Florida citrus growers say cold packs little punch
MIAMI (Reuters) - Florida's citrus growers reported little or no ice damage to their orange fruit and groves on Tuesday after temperatures dropped to near-record lows overnight.
"Things went kind of better than expected," said Ray Royce, executive director of the Highlands County Citrus Growers Association in central Florida.
"From an orange standpoint, a citrus standpoint, here in Highlands County, we certainly did not have anything catastrophic last night," Royce told Reuters.
"We came through pretty well last night," added Andrew Meadows, a spokesman for the state's leading growers association, Florida Citrus Mutual.
He said some orange growers had detected slush ice in their fruit, when they sliced open oranges to inspect for damage early Tuesday morning. But this was scattered and "there were no widespread reports of damage."
Temperatures dipped well below freezing in Highlands, the second-largest citrus producing county in the state. But they did not drop low enough, or long enough, to cause harm, Royce said.
Typically, citrus can be damaged by four hours or more of temperatures below 28 degrees Fahrenheit (minus 2 Celsius).
The ICE Futures U.S. January Frozen Concentrated Orange Juice futures contract was down 5.15 cents or 3.1 percent at $1.6180 per lb by 11:21 a.m. EST (1821 GMT), after hitting a session low of $1.6065.
The contract closed at a 3-1/2-year high on Monday, after hitting the 10-cent daily limit intraday, on fears about how much damage Florida citrus groves would sustain from the hard freeze that was in the forecast.
"Basically it stayed a little bit warmer at tree level than was being forecast last night," said Jack Scoville, analyst with The Price Futures Group in Chicago, about the reason why the market tumbled.
"A lot of times you get a freeze, and unless the fruit's totally lost, you get more concentrated orange juice," he added.
Citrus growers in the Sunshine State, which produces more than 75 percent of the U.S. orange crop and accounts for about 40 percent of the world's orange juice supply, were bracing for more blasts of arctic air that were expected to charge far south Tuesday night and Wednesday morning, however.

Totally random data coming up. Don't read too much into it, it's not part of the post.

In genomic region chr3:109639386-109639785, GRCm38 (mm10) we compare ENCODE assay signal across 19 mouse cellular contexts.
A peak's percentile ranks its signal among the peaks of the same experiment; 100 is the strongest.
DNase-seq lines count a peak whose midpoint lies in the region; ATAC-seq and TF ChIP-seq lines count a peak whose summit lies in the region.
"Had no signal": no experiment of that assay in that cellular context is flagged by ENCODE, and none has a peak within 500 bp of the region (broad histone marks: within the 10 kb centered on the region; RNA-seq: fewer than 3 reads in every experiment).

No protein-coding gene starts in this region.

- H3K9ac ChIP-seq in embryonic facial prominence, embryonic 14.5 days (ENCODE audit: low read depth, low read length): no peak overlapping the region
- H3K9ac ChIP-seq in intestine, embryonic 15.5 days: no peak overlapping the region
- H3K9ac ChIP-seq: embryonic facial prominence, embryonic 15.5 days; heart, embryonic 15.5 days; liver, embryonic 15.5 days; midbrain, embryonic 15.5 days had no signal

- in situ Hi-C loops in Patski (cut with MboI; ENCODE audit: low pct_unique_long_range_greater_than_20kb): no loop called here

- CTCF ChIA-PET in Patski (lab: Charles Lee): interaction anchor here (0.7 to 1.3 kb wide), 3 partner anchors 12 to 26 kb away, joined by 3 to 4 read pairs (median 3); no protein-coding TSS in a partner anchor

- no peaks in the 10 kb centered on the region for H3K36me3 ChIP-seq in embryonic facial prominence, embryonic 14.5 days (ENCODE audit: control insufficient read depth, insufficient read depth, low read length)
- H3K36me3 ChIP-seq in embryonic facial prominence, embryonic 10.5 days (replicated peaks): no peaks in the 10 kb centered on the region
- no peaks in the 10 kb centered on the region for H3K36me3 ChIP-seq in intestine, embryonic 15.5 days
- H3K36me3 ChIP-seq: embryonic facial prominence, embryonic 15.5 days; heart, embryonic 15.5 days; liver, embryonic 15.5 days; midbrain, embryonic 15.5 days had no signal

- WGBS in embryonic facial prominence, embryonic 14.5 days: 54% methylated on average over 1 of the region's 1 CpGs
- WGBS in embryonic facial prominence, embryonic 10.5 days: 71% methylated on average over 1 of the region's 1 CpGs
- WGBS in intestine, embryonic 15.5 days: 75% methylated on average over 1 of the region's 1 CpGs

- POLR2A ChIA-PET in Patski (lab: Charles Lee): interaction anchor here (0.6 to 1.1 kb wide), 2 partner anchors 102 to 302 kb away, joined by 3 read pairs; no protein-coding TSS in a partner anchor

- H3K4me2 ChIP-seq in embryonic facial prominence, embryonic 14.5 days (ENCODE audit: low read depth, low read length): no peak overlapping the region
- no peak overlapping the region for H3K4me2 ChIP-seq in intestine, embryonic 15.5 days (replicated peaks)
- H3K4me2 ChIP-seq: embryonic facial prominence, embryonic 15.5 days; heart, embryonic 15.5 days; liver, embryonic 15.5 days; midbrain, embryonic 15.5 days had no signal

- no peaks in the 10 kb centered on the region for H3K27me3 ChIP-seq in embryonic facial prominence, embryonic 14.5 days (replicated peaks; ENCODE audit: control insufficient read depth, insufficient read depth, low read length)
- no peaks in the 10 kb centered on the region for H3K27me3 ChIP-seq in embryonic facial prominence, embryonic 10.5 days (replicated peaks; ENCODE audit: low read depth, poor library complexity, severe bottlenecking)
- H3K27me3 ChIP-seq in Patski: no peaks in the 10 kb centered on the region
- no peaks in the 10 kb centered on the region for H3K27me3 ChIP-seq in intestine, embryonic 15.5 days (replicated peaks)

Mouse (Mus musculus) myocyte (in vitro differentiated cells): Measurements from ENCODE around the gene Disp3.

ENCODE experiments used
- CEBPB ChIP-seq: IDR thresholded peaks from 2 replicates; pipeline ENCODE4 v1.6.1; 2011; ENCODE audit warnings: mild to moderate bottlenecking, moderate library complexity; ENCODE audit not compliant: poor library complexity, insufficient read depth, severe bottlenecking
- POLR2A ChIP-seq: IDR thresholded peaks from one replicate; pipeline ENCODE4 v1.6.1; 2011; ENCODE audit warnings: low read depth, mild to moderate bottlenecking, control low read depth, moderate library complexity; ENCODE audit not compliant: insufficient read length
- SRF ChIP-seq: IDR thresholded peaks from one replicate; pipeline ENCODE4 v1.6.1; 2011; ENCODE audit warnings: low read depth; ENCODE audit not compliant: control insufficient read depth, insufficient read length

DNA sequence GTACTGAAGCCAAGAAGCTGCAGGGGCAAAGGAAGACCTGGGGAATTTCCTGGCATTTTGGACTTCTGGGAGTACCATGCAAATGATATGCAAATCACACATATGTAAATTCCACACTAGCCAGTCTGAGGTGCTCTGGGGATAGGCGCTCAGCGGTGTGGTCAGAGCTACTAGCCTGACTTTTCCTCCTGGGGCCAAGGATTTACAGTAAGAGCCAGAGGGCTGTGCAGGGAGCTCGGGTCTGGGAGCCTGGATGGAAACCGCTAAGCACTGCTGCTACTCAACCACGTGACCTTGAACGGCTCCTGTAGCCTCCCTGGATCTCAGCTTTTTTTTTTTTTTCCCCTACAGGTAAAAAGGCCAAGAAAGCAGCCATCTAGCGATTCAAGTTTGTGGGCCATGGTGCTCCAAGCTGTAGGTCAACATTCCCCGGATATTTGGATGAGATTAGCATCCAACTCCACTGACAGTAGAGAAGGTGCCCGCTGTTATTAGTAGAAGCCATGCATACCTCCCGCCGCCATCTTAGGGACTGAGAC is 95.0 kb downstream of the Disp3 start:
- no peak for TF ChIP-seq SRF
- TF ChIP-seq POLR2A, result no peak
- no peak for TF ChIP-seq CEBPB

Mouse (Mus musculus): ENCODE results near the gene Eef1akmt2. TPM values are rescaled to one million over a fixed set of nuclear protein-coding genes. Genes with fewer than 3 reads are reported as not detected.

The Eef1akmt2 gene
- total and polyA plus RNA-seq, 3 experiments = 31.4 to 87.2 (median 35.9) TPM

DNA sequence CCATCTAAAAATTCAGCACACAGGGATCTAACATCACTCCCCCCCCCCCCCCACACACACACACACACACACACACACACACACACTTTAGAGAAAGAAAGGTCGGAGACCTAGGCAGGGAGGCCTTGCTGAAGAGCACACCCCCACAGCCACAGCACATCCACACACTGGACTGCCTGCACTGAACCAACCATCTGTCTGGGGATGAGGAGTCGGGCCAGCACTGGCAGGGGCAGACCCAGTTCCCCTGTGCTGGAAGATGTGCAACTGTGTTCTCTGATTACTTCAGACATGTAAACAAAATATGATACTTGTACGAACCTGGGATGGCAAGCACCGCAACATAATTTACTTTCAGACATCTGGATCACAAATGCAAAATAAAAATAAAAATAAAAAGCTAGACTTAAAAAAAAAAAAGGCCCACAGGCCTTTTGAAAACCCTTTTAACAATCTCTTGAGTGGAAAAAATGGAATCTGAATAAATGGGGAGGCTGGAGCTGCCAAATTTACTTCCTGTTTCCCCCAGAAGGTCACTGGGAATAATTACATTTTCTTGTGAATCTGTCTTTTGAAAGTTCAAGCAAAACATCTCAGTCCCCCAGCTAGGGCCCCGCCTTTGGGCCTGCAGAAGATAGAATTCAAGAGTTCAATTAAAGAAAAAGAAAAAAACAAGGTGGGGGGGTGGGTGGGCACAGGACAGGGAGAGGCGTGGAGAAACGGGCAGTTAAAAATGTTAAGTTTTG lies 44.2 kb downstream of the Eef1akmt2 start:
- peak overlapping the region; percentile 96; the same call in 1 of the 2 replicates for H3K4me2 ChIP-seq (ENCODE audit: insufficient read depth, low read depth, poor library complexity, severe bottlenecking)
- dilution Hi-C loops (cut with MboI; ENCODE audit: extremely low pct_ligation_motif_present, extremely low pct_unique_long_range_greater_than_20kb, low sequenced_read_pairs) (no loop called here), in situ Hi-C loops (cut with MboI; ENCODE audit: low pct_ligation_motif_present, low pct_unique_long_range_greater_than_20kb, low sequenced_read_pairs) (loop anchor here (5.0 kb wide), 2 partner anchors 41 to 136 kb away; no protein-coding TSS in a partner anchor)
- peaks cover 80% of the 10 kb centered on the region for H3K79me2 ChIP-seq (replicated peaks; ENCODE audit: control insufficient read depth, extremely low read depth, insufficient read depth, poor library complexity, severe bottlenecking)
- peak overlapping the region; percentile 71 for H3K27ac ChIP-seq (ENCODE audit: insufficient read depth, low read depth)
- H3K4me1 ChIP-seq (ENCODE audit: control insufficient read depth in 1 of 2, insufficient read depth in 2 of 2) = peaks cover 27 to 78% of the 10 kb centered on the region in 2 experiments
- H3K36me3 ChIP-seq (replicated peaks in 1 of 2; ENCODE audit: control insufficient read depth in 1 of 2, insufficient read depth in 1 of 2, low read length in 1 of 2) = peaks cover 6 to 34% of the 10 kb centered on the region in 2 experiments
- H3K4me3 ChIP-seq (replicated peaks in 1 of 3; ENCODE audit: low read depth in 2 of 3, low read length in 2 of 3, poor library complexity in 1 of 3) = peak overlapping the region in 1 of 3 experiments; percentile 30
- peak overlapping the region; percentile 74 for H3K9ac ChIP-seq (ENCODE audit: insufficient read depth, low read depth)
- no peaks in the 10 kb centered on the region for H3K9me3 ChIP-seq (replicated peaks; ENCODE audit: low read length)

And it seemed unlikely that all would emerge unscathed from the record low overnight temperatures forecast to hit many parts of the state.
"Actually tonight is going to be even colder than what we had this morning," said Anthony Reynes, a forecaster with the U.S. National Weather Service in Ruskin, Florida.
"For Wednesday we're going to have lower 20s across much of the area, only closer to the coast is it going to be warmer. All across the central and interior portions, it's going to be like between 22 and 26 degrees. That's for at least three hours, and that's the criteria for what we call a hard freeze warning," Reynes said.
The only favorable thing about the harsh weather forecast for overnight Tuesday was that Monday's blustery winds were expected to have died down, said Meadows of Florida Citrus Mutual.
"The good news is there's not going to be any wind which should make it a good night to be able to run irrigation and that should give us a degree or two," he said.
(Reporting by Tom Brown. Additional reporting by Marcy Nicholson; editing by John Picinich)
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